Juveniles in the adult justice system
In the United States, young people under age 18 canít
vote, purchase cigarettes or alcohol, drive alone without restrictions
in some states, or participate in many other activities our society
reserves for adults. Children under age 18 arenít legally considered
adults yet, and as a result, many laws are designed especially to
But there is a crucial exception: Almost 250,000 young people under 18
are transferred into the adult criminal justice system each year.
Children and youths are being criminalized at younger and younger ages
and often for behavior that used to be handled in the principalís
During the late 1980s and 1990s, major policy changes
in virtually every state re-categorized many juvenile offenses as adult
crimes and juvenile offenders as adult criminals. Many Americans might
assume that only young people who commit the most violent crimes are at
risk of being tried as adults and incarcerated with adult prisoners. But
the majority of teens who are tried and sentenced in adult court arenít
the serious, violent, chronic offenders who might have been subject to
the death penalty, which was only recently struck down for juvenile
Juvenile court judges have always had the power to evaluate those kinds
of serious violent offenders and send them to the adult system if they
thought it was warranted.
Today many states have passed new laws that require automatic transfers
of juvenile offenders to adult court without any individualized
evaluation of their cases based simply on the nature of the offense or
the young personís age.
In many states, prosecutors are required to file
certain cases in adult court even if itís against their better judgment.
In fact, nearly 90 percent of youths transferred to the adult system
nationwide are there because of a lowered age of adulthood in 13 states.
This means they are automatically tried in the adult system solely
because their state has lowered the age of adulthood in the criminal
code. In these states, any young person accused of an offense who is 17
years oldóor 16 years old in three of the 13 statesówill be sent into
the adult criminal justice system for any offense whether it is serious
or not. Each year, as many as 218,000 youths under age 18 are
automatically excluded from the juvenile justice system solely because
of their age.
This growing trend is threatening to get even worse: right now, both the
House and Senate are considering bills that would make transferring
youths easier and more likely at the federal level. The House version
has already been passed. It was introduced partly in response to recent
gang activity involving teenagers and young adults. But will treating
more juveniles as adult criminals help stop juvenile crime or simply
provide them worse criminal mentors?
In reality, transferring youths has already been
proved to be a failed public policy. The facts show that trying and
sentencing youths in adult criminal court is harmful rather than
helpful. Research shows over and over that prosecuting young people as
adults increases rather than reduces youth crime. Jails and prisons are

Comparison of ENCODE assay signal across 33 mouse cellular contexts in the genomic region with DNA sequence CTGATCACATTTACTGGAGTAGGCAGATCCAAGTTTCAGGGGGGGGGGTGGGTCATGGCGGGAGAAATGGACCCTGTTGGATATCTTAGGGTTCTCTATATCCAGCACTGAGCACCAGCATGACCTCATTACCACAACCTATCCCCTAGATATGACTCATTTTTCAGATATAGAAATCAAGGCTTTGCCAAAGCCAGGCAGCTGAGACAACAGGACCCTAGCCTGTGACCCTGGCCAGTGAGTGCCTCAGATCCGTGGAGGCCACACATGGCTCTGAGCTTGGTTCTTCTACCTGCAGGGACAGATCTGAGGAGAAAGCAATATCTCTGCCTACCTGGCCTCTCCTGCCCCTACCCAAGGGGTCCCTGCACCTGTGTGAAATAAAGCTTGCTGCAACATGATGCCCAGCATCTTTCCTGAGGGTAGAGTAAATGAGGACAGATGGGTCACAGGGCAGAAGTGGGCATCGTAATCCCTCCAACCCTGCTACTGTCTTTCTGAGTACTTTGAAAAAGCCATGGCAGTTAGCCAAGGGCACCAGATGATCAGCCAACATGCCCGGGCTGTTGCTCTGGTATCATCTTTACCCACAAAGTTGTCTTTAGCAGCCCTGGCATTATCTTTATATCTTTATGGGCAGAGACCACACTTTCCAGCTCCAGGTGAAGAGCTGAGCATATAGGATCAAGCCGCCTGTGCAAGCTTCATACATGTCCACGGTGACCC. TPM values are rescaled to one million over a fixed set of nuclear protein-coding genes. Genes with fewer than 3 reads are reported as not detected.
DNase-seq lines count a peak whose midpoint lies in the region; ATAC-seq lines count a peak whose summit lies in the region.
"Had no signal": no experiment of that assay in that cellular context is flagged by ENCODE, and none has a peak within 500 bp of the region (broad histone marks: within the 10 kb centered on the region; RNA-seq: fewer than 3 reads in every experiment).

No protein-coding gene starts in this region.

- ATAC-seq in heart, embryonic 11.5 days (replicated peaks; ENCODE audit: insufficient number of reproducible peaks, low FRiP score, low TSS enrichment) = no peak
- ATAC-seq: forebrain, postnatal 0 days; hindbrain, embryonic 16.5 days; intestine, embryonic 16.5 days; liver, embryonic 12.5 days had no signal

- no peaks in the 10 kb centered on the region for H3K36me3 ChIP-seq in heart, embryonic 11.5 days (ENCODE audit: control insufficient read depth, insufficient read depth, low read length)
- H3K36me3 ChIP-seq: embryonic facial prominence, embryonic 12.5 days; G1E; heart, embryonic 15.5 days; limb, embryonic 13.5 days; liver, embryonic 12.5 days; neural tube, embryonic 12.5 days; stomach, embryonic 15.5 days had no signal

crime schools. We already know that compared to young people prosecuted
as juveniles, young people prosecuted as adults are more likely to
commit a greater number of crimes upon release; commit more violent
crimes upon release; and commit crimes sooner upon release. Not only is
it not effective public policy, but holding youths in adult prisons and
jails also has dangerous consequences for the young people themselves.
Compared to youths held in juvenile facilities, young people
incarcerated with adults are five times as likely to be sexually
assaulted by other inmates; are twice as likely to be beaten by staff;
are 50 percent more likely to be assaulted with a weapon; and are eight
times as likely to commit suicide.
What does work? Prevention is one key piece of the
puzzle. Research clearly shows the effectiveness of focused family
interventions in saving children and money. Some school-based
interventions, including bullying and drug abuse prevention programs,
and some sound mentoring programs like Big Brothers Big Sisters of
America have also been proven effective. Above all, studies have shown
that comprehensive, collaborative and locally tailored strategies are
the most effective in preventing gang and youth violence. Existing state
legislation is more than adequate to comprehensively address youth
Increased federalization of juvenile crime and increasing the numbers of
juveniles transferred to the adult system are not the answer. The
responsibility of Congress to the young people of this nation and to all
citizens in ensuring public safety requires finding solutions proven to
be effective. Why are some policymakers insisting on approaches that
lack any evidence of actually deterring and reducing violent youth crime
and that punish without protection?
Why is the only thing our nation will guarantee every child a detention
or jail cell after they get into trouble?
When are we going to provide all children the healthy and fair start in
life that keeps them out of jail?
Marian Wright Edelman is CEO and founder of the
Children's Defense Fund
Marian W. Eldeman
22 June 2005